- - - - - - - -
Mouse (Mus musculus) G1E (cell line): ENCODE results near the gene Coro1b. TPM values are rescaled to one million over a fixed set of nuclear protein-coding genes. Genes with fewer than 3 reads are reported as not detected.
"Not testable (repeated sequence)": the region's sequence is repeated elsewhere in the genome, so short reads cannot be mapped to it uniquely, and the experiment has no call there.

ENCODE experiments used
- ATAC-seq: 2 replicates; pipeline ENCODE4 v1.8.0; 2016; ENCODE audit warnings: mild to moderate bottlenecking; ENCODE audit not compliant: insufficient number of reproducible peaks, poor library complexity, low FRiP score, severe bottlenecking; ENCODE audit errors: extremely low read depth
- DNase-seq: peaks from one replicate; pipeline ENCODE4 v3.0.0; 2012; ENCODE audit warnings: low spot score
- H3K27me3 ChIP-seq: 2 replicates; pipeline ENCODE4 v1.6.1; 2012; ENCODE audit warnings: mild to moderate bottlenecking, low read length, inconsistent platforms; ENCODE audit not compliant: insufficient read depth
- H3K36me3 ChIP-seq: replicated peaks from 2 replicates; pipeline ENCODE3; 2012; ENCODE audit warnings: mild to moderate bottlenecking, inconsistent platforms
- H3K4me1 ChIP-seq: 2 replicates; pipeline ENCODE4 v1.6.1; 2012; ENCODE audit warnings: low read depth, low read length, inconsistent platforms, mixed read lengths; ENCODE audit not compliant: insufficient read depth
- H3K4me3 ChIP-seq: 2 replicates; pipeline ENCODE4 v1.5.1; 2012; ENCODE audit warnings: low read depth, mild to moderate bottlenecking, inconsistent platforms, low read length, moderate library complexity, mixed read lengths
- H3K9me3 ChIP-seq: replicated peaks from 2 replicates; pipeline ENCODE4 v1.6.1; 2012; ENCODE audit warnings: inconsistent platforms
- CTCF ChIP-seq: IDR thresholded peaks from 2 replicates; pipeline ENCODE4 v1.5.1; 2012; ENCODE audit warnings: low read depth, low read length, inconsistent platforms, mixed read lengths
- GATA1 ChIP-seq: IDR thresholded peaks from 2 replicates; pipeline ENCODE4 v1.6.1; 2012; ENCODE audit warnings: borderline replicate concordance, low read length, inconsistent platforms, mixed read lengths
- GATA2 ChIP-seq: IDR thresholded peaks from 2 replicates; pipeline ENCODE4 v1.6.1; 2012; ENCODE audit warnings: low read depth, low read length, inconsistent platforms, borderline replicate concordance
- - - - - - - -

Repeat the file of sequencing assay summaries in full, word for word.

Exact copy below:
Mouse (Mus musculus) G1E (cell line): ENCODE results near the gene Coro1b. TPM values are rescaled to one million over a fixed set of nuclear protein-coding genes. Genes with fewer than 3 reads are reported as not detected.
"Not testable (repeated sequence)": the region's sequence is repeated elsewhere in the genome, so short reads cannot be mapped to it uniquely, and the experiment has no call there.

ENCODE experiments used
- ATAC-seq: 2 replicates; pipeline ENCODE4 v1.8.0; 2016; ENCODE audit warnings: mild to moderate bottlenecking; ENCODE audit not compliant: insufficient number of reproducible peaks, poor library complexity, low FRiP score, severe bottlenecking; ENCODE audit errors: extremely low read depth
- DNase-seq: peaks from one replicate; pipeline ENCODE4 v3.0.0; 2012; ENCODE audit warnings: low spot score
- H3K27me3 ChIP-seq: 2 replicates; pipeline ENCODE4 v1.6.1; 2012; ENCODE audit warnings: mild to moderate bottlenecking, low read length, inconsistent platforms; ENCODE audit not compliant: insufficient read depth
- H3K36me3 ChIP-seq: replicated peaks from 2 replicates; pipeline ENCODE3; 2012; ENCODE audit warnings: mild to moderate bottlenecking, inconsistent platforms
- H3K4me1 ChIP-seq: 2 replicates; pipeline ENCODE4 v1.6.1; 2012; ENCODE audit warnings: low read depth, low read length, inconsistent platforms, mixed read lengths; ENCODE audit not compliant: insufficient read depth
- H3K4me3 ChIP-seq: 2 replicates; pipeline ENCODE4 v1.5.1; 2012; ENCODE audit warnings: low read depth, mild to moderate bottlenecking, inconsistent platforms, low read length, moderate library complexity, mixed read lengths
- H3K9me3 ChIP-seq: replicated peaks from 2 replicates; pipeline ENCODE4 v1.6.1; 2012; ENCODE audit warnings: inconsistent platforms
- CTCF ChIP-seq: IDR thresholded peaks from 2 replicates; pipeline ENCODE4 v1.5.1; 2012; ENCODE audit warnings: low read depth, low read length, inconsistent platforms, mixed read lengths
- GATA1 ChIP-seq: IDR thresholded peaks from 2 replicates; pipeline ENCODE4 v1.6.1; 2012; ENCODE audit warnings: borderline replicate concordance, low read length, inconsistent platforms, mixed read lengths
- GATA2 ChIP-seq: IDR thresholded peaks from 2 replicates; pipeline ENCODE4 v1.6.1; 2012; ENCODE audit warnings: low read depth, low read length, inconsistent platforms, borderline replicate concordance